In addition to its primary mission, Psyche has NASA’s Deep Space Optical Communications (DSOC) technology demonstration onboard the spacecraft. DSOC will be the agency’s first demonstration of optical communication beyond the Moon. DSOC will send test data to and from Earth using an invisible near-infrared laser, which has much higher bandwidth than radio wave systems currently used on spacecraft.

Solar Arrays Successfully Installed on NASA’s Psyche Spacecraft

Solar arrays for NASA’s Psyche spacecraft near Kennedy Space Center in Florida
Technicians begin to retract one of the two solar arrays attached to NASA’s Psyche spacecraft. This photo was taken on July 25 inside the Astrotech Space Operations facility near the agency’s Kennedy Space Center in Florida. Credits: NASA/Kim Shiflett

NASA’s Psyche spacecraft has completed another milestone. Solar arrays are now ready to power the spacecraft on a 2.5-billion-mile (4-billion-kilometer) journey to a metal-rich asteroid to help us learn more about planet formation. A team of engineers and technicians received, prepared, and installed the solar arrays on the spacecraft at the Astrotech Space Operations Facility near the agency’s Kennedy Space Center in Florida.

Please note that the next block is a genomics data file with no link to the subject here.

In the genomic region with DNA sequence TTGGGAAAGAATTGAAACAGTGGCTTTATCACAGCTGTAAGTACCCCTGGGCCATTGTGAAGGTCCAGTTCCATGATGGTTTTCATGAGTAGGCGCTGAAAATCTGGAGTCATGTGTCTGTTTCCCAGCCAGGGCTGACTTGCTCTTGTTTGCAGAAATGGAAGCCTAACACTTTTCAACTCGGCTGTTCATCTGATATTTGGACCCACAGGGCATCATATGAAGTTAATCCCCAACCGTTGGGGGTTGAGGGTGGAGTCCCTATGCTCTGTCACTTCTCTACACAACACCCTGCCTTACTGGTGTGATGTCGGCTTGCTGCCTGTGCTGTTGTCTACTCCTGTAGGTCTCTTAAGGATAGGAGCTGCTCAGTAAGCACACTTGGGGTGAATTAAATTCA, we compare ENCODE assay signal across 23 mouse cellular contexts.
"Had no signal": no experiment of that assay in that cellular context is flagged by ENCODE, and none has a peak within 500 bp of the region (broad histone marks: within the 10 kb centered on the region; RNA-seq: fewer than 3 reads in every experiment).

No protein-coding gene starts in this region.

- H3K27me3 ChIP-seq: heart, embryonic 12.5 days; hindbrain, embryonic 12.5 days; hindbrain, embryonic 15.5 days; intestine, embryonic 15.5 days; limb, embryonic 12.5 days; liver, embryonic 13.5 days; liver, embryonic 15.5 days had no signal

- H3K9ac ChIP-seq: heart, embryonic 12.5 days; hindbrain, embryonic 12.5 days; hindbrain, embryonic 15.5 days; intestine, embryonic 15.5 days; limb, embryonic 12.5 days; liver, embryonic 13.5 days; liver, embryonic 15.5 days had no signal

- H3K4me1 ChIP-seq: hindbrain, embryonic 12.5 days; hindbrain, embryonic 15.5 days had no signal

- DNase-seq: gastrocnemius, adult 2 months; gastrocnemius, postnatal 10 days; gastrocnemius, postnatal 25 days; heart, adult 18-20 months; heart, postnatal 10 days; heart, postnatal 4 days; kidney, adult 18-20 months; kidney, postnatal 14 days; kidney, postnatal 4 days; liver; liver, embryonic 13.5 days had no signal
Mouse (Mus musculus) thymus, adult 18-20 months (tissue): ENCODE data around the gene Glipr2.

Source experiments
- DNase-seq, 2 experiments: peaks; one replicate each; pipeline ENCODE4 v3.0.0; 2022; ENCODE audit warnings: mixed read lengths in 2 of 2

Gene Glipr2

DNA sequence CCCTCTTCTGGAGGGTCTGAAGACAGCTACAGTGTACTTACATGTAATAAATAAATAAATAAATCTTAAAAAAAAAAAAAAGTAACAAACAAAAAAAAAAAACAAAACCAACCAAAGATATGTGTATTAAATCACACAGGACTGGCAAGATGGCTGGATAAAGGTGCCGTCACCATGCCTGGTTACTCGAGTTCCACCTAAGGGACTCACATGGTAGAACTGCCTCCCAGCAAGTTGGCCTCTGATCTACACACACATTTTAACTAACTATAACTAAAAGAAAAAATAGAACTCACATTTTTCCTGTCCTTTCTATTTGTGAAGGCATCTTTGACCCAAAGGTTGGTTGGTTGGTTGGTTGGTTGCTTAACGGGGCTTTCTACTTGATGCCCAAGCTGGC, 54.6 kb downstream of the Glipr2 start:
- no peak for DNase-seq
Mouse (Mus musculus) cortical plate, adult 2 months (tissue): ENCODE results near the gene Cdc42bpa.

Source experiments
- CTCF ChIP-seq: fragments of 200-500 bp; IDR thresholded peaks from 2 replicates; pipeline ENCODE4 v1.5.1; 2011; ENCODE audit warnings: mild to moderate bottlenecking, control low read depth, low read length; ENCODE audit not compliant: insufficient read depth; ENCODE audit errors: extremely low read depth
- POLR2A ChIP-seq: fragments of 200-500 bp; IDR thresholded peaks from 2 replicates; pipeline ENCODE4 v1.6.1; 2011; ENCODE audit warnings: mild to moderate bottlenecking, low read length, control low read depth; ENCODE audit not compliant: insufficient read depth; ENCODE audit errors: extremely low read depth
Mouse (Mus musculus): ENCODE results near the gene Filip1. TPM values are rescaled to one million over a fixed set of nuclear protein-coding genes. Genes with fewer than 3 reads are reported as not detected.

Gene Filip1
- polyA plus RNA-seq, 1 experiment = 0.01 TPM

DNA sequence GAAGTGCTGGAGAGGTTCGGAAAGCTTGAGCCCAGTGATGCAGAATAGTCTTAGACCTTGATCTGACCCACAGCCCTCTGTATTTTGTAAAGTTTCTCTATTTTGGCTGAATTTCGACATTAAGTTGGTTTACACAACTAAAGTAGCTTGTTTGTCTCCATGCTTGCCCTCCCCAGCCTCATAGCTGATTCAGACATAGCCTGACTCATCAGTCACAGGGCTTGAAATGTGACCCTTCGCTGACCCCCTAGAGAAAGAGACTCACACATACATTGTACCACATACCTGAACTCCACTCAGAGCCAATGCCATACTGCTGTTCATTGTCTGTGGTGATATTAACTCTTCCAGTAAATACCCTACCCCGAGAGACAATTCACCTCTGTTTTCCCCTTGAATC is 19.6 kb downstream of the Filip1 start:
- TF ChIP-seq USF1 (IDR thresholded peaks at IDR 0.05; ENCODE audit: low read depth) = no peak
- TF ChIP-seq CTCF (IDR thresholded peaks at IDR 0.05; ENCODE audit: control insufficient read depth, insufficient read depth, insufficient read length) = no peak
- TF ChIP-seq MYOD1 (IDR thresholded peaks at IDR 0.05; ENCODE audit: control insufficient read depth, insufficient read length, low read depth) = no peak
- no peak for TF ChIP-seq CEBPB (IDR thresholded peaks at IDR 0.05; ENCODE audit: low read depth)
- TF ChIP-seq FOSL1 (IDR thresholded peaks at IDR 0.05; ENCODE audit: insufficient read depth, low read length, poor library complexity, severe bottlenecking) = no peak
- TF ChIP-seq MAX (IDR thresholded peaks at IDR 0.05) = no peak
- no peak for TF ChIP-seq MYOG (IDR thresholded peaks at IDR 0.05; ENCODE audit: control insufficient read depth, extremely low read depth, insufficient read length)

Learn more about the solar arrays here: https://www.nasa.gov/feature/jpl/huge-solar-arrays-permanently-installed-on-nasa-s-psyche-spacecraft

NASA’s Psyche Mission Continues Preparation for Launch in 2023

A team prepares NASA’s Psyche spacecraft for launch inside the Astrotech Space Operations Facility near the agency’s Kennedy Space Center in Florida on Dec. 8, 2022. Psyche will launch atop a SpaceX Falcon Heavy rocket from Launch Complex 39A at Kennedy.